Dram Shop Laws in Massachusetts

Massachusetts’s dram shop laws work somewhat differently from the previous states. Unlike New York, New Jersey, and Connecticut, Massachusetts doesn’t have a specific dram shop law that enables individuals to file lawsuits against liable alcohol vendors. State statute does, however, prohibit vendors from selling or serving alcohol to minors and intoxicated persons, making vendors liable if they violate this law.

Also, there is no particular statute in Connecticut detailing social host liability. Despite this, it’s possible for individuals to sue social hosts for damages that intoxicated guests cause if they negligently serve alcohol to guests who are already intoxicated and the intoxicated individuals cause damages.

The statute of limitations for these cases in Massachusetts is typically three years from the date of injuries or other damages.

Recoverable Damages in Dram Shop Lawsuits

Like other types of liability cases, you may be able to seek compensation in a dram shop lawsuit. These damages include economic and non-economic damages, along with potential punitive damages.

Economic Damages

The economic damages people may sustain in these cases could include:

  • Medical bills for treating injuries.
  • Lost income resulting from being out of work due to recovery or disability.
  • Property damage that the intoxicated person caused.

In cases involving wrongful death, economic damages could include those experienced before and after the person’s death and funeral and burial expenses.

Non-economic Damages

Non-economic damages may also apply in these cases. These are less tangible than economic damages and refer to the pain and suffering victims or their loved ones experience after an accident. These damages could include physical pain, psychological distress, depression, anxiety, disfigurement, and loss of consortium or support.

Punitive Damages

In addition to these compensatory damages, punitive damages may apply to your case if the dram shop owner, social host, or intoxicated individual acted with gross negligence or malicious intent. The courts can award these in civil suits to prevent similar acts of negligence or maliciousness from occurring in the future.

An attorney may be able to help calculate all damages involved in a dram shop liability case. This could entail obtaining and reviewing all medical records and other evidence showing the financial and personal losses sustained because of an accident resulting from the actions of an intoxicated person.

Proving Dram Shop Liability

If you want to file a dram shop lawsuit against liable vendors, you will often need to prove multiple items to begin the settlement process. Dram shop violations constitute strict liability tort, meaning that vendors selling alcohol have a duty not to sell alcohol to minors, individuals who are visibly intoxicated, or other individuals indicated under dram shop laws.

In many of these cases, you must prove:

  • You sustained injuries or other types of damages because of an intoxicated person’s actions
  • An alcohol vendor illegally sold or served alcohol to the intoxicated person
  • The sale or serving of alcohol contributed to or led to the individual’s intoxication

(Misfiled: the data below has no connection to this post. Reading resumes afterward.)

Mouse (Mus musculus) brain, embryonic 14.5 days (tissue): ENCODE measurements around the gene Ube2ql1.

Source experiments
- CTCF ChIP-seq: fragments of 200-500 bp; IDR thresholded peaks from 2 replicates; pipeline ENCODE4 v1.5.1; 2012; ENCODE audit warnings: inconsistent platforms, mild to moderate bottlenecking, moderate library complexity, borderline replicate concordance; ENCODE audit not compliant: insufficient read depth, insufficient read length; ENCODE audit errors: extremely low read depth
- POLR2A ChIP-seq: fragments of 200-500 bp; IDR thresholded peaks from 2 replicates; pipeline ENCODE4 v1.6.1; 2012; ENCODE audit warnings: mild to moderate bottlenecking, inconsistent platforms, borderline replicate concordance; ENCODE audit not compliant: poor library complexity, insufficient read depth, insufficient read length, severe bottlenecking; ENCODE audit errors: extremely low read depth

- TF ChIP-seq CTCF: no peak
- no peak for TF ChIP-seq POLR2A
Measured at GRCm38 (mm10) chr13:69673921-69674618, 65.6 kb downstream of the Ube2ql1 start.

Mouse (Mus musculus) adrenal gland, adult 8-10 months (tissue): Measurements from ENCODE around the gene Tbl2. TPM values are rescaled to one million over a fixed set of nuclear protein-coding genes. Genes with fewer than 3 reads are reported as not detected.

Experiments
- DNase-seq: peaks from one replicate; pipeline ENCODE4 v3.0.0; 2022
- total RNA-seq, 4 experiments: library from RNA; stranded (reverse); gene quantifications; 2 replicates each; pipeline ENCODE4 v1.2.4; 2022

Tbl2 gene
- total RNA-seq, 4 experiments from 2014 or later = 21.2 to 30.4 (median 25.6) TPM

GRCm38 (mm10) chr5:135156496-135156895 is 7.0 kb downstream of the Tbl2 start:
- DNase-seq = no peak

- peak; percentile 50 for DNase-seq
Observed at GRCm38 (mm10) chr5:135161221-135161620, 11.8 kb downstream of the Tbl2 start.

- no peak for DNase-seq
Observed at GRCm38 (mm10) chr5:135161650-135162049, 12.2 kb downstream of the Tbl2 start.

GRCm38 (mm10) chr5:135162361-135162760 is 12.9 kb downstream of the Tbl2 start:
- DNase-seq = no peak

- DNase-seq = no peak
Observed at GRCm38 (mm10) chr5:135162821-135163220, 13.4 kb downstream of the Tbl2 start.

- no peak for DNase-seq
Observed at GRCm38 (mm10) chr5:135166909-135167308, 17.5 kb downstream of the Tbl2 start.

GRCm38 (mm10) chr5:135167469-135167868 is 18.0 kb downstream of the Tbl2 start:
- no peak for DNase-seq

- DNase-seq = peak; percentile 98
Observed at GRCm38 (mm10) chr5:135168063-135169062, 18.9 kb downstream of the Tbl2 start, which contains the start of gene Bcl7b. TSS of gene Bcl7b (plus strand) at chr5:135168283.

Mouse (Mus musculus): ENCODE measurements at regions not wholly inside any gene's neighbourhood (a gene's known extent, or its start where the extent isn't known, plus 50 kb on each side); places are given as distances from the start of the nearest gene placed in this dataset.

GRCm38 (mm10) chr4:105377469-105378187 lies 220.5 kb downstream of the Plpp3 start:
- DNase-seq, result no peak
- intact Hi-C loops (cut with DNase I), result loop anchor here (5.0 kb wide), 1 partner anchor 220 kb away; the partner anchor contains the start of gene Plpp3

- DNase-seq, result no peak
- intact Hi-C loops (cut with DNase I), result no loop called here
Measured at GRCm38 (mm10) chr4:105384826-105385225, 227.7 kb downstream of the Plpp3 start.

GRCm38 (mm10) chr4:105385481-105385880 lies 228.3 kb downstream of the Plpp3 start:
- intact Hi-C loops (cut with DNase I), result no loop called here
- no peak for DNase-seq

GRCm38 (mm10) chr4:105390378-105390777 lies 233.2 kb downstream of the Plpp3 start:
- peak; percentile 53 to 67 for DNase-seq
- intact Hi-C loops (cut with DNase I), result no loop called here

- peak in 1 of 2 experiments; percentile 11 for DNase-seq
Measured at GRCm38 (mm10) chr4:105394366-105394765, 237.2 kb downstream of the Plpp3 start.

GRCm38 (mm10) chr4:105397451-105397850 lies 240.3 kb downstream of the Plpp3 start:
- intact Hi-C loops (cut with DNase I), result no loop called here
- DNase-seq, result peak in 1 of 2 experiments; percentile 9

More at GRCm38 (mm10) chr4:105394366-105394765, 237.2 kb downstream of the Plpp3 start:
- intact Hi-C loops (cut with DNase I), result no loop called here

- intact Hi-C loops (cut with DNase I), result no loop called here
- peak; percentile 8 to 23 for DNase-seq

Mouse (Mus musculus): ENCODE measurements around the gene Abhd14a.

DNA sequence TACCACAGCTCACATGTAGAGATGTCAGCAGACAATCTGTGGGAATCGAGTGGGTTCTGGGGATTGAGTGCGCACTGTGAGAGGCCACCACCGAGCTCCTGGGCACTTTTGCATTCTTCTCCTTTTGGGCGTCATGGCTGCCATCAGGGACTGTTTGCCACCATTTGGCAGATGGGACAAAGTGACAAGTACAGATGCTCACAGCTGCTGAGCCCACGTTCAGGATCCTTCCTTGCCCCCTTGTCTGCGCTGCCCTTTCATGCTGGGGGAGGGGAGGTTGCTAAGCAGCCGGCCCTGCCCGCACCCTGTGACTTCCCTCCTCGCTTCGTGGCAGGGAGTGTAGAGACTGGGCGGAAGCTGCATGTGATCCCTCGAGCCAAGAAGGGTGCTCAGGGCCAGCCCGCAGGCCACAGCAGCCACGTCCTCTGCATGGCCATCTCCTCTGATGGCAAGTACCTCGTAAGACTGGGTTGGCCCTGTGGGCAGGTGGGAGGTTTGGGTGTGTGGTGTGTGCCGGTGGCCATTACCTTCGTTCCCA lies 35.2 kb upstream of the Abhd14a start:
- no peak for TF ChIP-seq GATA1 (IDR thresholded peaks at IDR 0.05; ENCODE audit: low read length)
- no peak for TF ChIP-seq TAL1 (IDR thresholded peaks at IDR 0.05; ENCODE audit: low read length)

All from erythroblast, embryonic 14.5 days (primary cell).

Depending on the state, individuals may also need to prove that a person was visibly intoxicated during an illegal sale or accident, which can be challenging. Sometimes it’s not particularly easy to tell if a person is intoxicated, as alcohol can affect the drinker’s mental state well before intoxication becomes apparent.

It may be possible to prove “visible intoxication” based on various indicators, such as slurred speech, the smell of alcohol on the person’s breath, unsteadiness, bloodshot or glassy eyes, or other evidence. These cases may also involve multiple witnesses and experts who can further help prove that a person was visibly intoxicated at the time of serving or sales.

What to Do After an Accident With an Intoxicated Individual

If you or a loved one sustains injuries or other types of damages because of the actions of someone apparently intoxicated at the time of the incident, you may be able to file a lawsuit against the drinker and any businesses or social hosts who served or sold alcohol to them. You will need to take the right steps to build a case against all liable parties, which will entail the following key steps:

Follow Your Doctor’s Orders

One of the most important steps you can take is to adhere to your doctor’s orders after the accident if you sustained injuries. Maintain copies of all medical records and bills, which could help you prove the damages resulting from an accident involving an intoxicated individual.

Collect Evidence

You may need substantial evidence to prove not only that an alcohol vendor or host was liable for illegally serving an individual but also evidence of “visible intoxication” and the damages you sustained.

Gather as much evidence as you can to support a potential claim against all liable individuals and entities involved. This could include medical records, police reports, video or photographic evidence, witness testimony, expert witness testimony, and more.

Speak With an Attorney

The next step would be to begin a potential lawsuit with the help of an experienced dram shop liability attorney in your state. An attorney can determine if you have a case they can represent. The attorney may then be able to help collect evidence to help prove your damages, visible intoxication, and liability on the part of alcohol vendors or social hosts.

Get the Help You Need to Build a Case Today

Andrew Finkelstein Attorney

Andrew Finkelstein personal injury lawyer in New York

If you’re in a state with dram shop laws, you may be able to file a lawsuit against alcohol vendors who illegally serve individuals who cause accidents while intoxicated.

Reach out to an attorney to discuss your case and the specific options available to you regarding recovering compensation. You may be able to recover total compensation in these cases for personal injury, property damage, or wrongful death.